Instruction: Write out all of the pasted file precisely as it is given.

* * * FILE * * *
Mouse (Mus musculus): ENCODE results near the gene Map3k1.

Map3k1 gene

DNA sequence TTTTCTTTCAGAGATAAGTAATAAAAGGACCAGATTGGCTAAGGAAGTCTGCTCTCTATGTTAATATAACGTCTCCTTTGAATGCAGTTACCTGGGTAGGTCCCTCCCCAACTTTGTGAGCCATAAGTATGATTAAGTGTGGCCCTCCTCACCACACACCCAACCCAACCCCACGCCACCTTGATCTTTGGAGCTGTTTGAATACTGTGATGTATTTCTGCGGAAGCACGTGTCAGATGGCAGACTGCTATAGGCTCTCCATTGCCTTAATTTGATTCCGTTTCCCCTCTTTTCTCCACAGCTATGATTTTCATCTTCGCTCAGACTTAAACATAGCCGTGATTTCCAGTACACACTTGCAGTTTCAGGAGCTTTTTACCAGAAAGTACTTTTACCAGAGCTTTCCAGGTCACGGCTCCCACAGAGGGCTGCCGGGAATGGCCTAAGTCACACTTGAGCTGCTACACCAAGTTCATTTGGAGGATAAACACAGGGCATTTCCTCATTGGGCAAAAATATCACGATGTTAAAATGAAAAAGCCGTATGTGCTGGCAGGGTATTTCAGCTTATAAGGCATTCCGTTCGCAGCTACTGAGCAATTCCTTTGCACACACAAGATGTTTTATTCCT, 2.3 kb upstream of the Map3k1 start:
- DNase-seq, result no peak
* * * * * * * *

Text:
Mouse (Mus musculus): ENCODE results near the gene Map3k1.

Map3k1 gene

DNA sequence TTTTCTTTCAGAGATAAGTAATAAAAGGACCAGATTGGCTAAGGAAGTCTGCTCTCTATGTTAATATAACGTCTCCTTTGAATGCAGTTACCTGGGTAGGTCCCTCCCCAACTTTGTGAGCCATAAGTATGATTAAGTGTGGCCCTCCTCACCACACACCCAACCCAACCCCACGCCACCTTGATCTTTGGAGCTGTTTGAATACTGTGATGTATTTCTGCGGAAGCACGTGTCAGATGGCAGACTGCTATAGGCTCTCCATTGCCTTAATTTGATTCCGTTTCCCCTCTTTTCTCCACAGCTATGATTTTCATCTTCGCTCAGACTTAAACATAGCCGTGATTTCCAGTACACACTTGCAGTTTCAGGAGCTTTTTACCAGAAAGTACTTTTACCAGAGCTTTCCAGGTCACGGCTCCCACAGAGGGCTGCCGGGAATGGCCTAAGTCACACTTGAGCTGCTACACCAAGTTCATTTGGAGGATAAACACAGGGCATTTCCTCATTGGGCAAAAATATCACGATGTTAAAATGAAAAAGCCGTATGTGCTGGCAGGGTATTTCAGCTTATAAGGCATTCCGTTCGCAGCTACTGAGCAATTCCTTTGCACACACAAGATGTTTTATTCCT, 2.3 kb upstream of the Map3k1 start:
- DNase-seq, result no peak